The activation of immune cells in the brain is directly linked to the development of seizures in epilepsy, a recent US study in fruit flies has shown.
A team at the University of Iowa and the University of Alabama, carried out a series of experiments that first identified the genes associated with seizures in fruit flies.
These genes were then categorised into those involved in the immune response, or in reducing oxidative stress - a harmful process in the body that results from the build-up of unstable atoms that can damage cells.
By turning off the immune response and activating a gene in the brain that tackles oxidative stress, the researchers found that they could stop seizures in the flies.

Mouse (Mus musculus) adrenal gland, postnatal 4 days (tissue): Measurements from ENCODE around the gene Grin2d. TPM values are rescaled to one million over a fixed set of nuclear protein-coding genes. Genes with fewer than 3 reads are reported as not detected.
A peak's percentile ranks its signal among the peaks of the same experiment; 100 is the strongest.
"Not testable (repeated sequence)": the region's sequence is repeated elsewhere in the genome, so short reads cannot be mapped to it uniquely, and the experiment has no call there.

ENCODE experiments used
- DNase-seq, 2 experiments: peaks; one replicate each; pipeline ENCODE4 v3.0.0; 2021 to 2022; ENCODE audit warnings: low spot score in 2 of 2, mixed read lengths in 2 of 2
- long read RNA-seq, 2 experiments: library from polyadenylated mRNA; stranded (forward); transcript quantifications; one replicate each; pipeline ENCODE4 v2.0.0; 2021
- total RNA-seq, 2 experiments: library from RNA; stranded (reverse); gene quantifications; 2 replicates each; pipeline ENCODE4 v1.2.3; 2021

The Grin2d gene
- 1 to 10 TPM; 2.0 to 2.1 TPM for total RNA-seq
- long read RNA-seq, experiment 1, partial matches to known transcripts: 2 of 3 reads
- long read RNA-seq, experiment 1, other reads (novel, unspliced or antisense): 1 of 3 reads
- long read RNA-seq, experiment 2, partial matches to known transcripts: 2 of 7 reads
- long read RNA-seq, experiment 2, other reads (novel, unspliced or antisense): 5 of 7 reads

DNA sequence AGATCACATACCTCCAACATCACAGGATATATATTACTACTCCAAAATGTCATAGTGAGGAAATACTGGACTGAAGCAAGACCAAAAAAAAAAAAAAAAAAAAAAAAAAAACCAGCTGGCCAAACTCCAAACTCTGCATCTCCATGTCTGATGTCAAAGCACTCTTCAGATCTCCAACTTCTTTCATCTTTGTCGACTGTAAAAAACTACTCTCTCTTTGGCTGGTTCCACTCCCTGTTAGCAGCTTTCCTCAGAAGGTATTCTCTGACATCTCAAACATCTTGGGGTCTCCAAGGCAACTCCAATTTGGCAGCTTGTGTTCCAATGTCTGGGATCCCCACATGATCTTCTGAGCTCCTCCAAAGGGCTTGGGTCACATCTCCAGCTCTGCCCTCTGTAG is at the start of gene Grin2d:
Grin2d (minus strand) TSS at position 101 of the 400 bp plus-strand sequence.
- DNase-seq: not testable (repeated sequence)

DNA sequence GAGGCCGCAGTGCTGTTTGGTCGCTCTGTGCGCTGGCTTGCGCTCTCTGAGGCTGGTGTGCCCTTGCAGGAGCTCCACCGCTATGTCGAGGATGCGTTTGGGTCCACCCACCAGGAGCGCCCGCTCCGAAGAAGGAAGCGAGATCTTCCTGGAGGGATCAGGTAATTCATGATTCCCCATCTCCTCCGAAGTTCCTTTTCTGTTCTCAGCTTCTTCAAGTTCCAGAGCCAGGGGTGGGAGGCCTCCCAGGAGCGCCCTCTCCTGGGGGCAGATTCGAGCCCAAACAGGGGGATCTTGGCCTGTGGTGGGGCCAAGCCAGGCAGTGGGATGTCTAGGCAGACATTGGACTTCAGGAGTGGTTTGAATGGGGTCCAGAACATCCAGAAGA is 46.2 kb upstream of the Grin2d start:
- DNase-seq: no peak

Professor John Manak, at Iowa, said: “We now have the perfect model with our flies to screen through a significant number of anti-inflammatory and antioxidant compounds. We can then elevate any promising drugs to mouse models, and then potentially human trials.”